So how do we create a school where children get to grow in character? Dare we really remove punishment? It can sound a little scary, as sometimes it feels like it’s the only tool we’ve got. Although punishment and consequence can feel like the same thing to the child/perpetrator, they come from a different heart posture in us. Empathy is possible with consequence, but it often leaves the room with punishment. Although it might take a little longer, especially at the start of the year, it creates a culture which begins to create its own momentum. It whispers, “We build powerful people here.” Punishment has to do with control, but control is a mirage; we can’t control people, not even children. On a good day we can only control one person: ourselves. The one and only tool alongside love is consequence. There’s nothing that educates like a negative consequence, especially when we’re alongside someone who believes in us.
This leaves children free to choose and choosing is the most sacred thing we can do. Before Adam ate the fruit, he chose. Before we pray, we choose to move toward God. Before denying forgiveness from someone, we choose to move away from God. Before we speak or move or ponder, we choose. Choices build momentum and the name we give to that momentum is character. The best thing we can do for the children in our school is to point toward a healthy choice, allow them to make their own decisions, and honor them regardless. And if they choose poorly, let them feel the impact. We don’t want to swoop in and save them from their consequences while they grow in understanding. When they’ve felt enough pain to change their mind and they’re humble enough to admit that a U-turn is the best way forward, be sure to run toward them.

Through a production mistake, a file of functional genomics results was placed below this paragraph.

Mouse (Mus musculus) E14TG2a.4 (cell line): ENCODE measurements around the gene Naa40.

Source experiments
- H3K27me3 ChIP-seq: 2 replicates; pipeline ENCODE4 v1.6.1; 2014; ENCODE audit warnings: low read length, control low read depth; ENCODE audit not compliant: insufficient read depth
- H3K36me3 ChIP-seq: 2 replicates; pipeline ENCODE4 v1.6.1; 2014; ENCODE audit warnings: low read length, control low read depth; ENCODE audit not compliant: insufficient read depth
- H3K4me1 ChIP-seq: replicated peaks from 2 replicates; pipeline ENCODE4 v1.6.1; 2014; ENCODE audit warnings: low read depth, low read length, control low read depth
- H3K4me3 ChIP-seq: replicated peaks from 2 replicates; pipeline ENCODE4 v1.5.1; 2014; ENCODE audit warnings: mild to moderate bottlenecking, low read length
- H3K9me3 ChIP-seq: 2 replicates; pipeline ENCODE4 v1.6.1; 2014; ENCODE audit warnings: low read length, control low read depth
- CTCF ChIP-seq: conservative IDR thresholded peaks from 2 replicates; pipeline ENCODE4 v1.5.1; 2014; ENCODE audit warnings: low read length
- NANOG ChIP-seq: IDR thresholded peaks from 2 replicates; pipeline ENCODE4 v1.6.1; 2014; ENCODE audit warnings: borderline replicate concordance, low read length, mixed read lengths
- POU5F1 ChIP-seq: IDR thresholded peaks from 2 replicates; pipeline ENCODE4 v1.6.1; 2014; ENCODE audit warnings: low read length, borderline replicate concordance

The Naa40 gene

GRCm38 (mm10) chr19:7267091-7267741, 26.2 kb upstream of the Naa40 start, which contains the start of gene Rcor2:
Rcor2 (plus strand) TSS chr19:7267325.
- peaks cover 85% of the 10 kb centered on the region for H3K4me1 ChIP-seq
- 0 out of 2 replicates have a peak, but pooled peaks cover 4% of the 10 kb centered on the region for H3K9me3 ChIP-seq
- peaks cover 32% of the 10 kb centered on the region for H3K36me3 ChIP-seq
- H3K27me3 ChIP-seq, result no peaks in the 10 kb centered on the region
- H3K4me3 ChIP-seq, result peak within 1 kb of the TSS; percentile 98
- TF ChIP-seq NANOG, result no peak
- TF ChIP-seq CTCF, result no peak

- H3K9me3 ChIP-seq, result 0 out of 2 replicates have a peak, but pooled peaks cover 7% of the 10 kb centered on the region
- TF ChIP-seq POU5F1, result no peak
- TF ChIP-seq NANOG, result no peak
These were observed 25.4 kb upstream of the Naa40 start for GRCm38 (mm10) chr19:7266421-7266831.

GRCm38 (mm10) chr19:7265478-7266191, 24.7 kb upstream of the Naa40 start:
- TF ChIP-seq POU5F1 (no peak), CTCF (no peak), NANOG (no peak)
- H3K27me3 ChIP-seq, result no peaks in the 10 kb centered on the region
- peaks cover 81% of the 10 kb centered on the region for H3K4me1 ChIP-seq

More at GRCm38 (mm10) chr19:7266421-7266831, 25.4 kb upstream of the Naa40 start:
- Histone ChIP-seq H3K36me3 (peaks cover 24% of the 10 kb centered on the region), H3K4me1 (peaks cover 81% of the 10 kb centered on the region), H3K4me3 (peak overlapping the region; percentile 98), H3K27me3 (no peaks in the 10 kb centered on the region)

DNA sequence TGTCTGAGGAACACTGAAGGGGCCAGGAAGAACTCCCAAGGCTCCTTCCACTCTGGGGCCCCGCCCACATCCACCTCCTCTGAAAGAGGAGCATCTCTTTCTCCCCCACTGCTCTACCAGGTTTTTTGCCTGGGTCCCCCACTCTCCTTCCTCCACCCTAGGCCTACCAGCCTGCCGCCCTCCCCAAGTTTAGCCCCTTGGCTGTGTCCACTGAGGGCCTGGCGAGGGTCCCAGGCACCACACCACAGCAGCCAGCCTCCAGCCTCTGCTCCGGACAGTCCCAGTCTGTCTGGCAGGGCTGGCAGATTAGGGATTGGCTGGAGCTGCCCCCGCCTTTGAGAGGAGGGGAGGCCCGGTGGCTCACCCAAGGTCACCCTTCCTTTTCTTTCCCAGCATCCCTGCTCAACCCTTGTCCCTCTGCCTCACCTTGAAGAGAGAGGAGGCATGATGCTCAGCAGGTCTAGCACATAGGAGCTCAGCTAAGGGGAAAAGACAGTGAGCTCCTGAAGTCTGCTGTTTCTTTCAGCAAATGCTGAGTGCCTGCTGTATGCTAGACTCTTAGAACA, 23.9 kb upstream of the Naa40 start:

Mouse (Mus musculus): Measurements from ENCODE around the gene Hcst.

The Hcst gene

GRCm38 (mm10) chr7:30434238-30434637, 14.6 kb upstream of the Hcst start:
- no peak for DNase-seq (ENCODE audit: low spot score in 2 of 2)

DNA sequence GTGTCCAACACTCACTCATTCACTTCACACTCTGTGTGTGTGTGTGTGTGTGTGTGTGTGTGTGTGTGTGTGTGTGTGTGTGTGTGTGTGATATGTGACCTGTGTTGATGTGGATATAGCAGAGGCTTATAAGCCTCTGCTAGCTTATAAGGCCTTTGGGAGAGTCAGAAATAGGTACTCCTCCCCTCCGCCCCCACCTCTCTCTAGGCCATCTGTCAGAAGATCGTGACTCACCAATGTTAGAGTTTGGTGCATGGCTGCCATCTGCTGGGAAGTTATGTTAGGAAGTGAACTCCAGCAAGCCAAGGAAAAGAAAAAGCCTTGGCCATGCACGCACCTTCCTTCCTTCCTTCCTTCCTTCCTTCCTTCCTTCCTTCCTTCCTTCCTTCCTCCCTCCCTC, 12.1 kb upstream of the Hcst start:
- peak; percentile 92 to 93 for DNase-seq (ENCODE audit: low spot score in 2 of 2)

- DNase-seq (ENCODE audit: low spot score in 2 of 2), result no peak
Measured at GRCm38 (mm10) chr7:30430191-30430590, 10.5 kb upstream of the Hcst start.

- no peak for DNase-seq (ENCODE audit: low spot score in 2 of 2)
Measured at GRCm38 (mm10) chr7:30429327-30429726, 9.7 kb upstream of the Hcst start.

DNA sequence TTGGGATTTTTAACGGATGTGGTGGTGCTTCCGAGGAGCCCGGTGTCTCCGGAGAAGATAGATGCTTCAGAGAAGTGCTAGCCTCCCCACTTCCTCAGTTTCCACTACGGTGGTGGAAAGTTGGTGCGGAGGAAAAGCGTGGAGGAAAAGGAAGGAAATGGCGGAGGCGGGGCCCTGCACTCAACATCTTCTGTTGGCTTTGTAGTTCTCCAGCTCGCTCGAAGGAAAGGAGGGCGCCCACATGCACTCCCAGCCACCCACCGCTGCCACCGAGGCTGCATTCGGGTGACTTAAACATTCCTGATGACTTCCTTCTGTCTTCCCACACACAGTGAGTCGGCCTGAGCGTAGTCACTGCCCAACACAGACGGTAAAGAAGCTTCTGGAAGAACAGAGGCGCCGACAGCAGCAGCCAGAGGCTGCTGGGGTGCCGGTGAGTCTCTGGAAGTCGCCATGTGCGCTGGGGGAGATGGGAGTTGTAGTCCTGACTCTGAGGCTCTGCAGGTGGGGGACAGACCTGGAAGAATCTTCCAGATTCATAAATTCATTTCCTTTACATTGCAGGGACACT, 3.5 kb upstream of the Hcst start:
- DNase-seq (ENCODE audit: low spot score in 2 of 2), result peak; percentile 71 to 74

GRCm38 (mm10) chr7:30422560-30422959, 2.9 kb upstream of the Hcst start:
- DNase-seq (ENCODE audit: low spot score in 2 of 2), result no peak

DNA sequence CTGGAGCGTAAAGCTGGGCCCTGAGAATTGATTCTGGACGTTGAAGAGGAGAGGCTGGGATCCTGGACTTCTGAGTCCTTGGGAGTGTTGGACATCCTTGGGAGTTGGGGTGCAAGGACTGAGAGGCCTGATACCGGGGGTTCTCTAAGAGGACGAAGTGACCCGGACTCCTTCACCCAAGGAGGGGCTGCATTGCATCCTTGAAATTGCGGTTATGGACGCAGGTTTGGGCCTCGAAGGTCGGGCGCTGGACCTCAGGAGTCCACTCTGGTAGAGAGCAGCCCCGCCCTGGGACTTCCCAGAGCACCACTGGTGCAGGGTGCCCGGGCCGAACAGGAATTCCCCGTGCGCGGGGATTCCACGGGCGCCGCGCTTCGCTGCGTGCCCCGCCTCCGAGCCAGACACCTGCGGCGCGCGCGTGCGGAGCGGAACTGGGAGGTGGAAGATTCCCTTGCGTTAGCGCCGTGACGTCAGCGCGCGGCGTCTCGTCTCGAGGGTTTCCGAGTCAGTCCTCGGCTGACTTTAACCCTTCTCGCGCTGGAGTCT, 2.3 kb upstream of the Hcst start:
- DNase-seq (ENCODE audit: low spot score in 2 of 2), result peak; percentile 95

The father in the story shows us the most incredible image of what it means to parent well. He allows the poor choice and he’s there to redeem us at the point of return. He is always kind, not easily angered, and he keeps no record of wrongs. He always hopes, always perseveres. He shows us what it looks like to build character, which looks a lot like love.
About the Author
Dave Hill is the founder of HeartSmart, which has been quickly adopted by over 400 elementary schools around the world to help create a healthy school climate. It equips teachers with a fun tool that enables children to grow in character and emotional health, while developing a compassionate internal dialogue. Prior to this, Dave worked as a children’s pastor for over a decade, trained teachers in growth mindset, and produced children’s television content. Originally from the United Kingdom, He now lives in Northern California with his wife, Jules, and two daughters. He can be reached via email at firstname.lastname@example.org.